Not Today, Not Again: A CMT Flare Up
Some days are broken. Some days I wake up and everything inside me protests daylight. Let's not move. Let's not get up. Let's not do... anything.
I didn't have words for those days a few years ago. They were days that I got up on the wrong side of the bed. Days when I felt down, weary, spent. I called them the Crash. They hit hard.
Everyone has those days. They are the day after recovering from the flu. Or the day after helping a friend move. Or a day after falling. They are the sore reminder to rest. They hold a mirror up to our limits and remind us that we cannot lift the world on our shoulders. We all have our limits.
I could predict those days. After an active vacation. Or after a full day of work with an evening event. After big adventures. I gave myself a day or two. Three if it was bad.
Then, a few years ago, when my own symptoms became louder (more aggravating), I researched how people handle chronic illness of all kinds. I stumbled across the idea of a Flare Up.
In my mind, CMT was a slow degeneration leading to gradual progression and worsening of symptoms (my own words from years of explaining CMT).
CMT didn't have good days and bad days. CMT was a constant, a downhill coast where everything got worse over time...
Except. Not so much. I know that I have CMT type 1A (genetic testing). And I know CMT is different for everyone. Learning about good days and bad days opened a window for me. Did my choices truly affect my challenges? I knew that big choices had consequences, but how much control did I have over my day-to-day symptoms?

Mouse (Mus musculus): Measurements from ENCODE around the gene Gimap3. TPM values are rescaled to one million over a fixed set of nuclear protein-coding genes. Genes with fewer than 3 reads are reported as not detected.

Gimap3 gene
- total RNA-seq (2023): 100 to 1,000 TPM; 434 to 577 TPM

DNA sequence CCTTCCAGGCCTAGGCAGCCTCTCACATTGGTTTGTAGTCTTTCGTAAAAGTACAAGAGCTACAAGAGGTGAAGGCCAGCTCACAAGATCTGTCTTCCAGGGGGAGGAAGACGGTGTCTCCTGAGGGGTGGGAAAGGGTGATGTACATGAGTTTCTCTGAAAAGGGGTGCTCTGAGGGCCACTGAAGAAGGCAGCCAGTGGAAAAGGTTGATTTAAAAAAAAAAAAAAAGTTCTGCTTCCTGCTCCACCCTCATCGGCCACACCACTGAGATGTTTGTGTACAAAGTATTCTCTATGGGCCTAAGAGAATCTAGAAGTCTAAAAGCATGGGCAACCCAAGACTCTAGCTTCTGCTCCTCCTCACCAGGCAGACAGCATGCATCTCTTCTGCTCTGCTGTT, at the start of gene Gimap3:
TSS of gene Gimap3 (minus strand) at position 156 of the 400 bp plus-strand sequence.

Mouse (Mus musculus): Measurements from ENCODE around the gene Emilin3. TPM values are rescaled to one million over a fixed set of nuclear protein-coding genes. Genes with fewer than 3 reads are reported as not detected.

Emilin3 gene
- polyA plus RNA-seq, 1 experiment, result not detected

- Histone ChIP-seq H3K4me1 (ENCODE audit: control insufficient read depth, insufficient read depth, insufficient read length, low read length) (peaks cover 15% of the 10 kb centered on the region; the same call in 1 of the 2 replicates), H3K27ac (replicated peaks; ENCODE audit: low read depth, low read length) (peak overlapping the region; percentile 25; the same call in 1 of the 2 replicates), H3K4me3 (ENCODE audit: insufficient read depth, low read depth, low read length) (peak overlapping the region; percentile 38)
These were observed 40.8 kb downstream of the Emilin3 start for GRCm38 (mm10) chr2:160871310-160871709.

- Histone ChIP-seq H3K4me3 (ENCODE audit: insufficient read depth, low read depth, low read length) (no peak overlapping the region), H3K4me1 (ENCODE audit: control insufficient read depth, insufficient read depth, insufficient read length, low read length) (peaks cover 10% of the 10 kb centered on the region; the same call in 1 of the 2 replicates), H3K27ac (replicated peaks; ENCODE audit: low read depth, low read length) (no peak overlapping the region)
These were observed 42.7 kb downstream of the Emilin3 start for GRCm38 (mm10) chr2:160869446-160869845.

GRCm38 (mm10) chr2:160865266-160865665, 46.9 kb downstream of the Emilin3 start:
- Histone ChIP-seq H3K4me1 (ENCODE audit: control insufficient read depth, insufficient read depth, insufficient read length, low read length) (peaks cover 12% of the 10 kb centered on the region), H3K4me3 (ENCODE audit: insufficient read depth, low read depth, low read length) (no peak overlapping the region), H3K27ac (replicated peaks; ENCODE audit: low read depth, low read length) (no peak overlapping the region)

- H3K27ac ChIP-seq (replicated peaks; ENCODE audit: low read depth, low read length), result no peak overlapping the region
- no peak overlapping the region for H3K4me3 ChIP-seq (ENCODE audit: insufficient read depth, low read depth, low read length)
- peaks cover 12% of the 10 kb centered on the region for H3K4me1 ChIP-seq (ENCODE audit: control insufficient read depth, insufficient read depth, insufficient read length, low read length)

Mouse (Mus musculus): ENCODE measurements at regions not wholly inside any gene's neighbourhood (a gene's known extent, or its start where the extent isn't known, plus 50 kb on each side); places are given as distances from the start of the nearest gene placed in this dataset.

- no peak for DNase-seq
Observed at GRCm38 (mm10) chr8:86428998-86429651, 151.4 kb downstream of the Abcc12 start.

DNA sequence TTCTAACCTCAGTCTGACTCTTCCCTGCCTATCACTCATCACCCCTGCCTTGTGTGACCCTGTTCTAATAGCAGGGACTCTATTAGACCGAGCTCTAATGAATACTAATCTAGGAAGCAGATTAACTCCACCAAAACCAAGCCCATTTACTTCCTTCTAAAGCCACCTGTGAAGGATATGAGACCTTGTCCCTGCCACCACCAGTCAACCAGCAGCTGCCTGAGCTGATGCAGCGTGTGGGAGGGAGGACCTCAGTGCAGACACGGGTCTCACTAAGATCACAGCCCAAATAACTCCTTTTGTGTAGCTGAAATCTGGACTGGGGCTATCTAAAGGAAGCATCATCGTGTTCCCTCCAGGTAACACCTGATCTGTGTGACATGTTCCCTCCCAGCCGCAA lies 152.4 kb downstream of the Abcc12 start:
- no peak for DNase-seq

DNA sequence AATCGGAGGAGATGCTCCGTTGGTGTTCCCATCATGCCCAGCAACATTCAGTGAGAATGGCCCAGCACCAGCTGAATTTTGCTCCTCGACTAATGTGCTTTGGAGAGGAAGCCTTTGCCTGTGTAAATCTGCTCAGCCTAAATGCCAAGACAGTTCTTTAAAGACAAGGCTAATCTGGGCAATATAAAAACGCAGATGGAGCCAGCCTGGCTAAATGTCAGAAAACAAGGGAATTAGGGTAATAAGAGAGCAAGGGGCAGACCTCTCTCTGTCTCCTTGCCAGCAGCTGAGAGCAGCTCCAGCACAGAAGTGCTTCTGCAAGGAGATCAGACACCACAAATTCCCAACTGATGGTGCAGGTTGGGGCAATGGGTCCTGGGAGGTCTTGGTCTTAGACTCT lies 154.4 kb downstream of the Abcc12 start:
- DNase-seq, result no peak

Then I injured my ankle. My physical therapist talked about a flare up. When one challenge triggered other challenges... I thought about it a lot.
And now I believe in the CMT Flare Up.
What is a CMT Flare Up?
The flare is a sudden onset of symptoms that may last a day or a week or longer. It can be triggered by events. I used to be able to predict them (the day after Disneyland, for example). Now it can drop out of a blue sky. A flare up can also be triggered by an injury. Or illness. Or cold. Or heat. Or stress. It can be low grade like a humming that won't stop, to all out battlefield noise demanding immediate attention.
I want to shine a light on flare ups as I know them. So this is the first in a series sharing the physical and emotional consequences of a CMT flare up, as well as my own solutions and triggers. I would love to hear how others get through the roar of CMT at its worst :)
I love a quote by Robert Frost saying, "The only way out is through." I find that thought resurfacing along this journey. Running away will not help :)
I have to surrender. And, not only that, I have to dive into the depths. Turn off phones and email. Go quiet for awhile. Really give time to healing and recovery. No chores, no decisions. A big surrender.
Which is so hard for me!
I look forward to sharing these days with others who may understand my stories. We have strength together. I find that, as I get better at recognizing the signs, I can change my tactics quicker and avoid the big flare ups. Perhaps my trial-and-many-errors can be helpful to others out there going through similar experiences.
I'll be writing about how flare ups affect me physically soon. For now, I have an adventure planned tomorrow. So I have rest and readiness planned today.
Best wishes for easy days :)
[warning]Please note: I write about my personal experiences with CMT. I am not a doctor, researcher, or therapist. My experiences are my own and may or may not be familiar to other people with CMT. We all have our own challenges. Thank you for understanding.[/warning]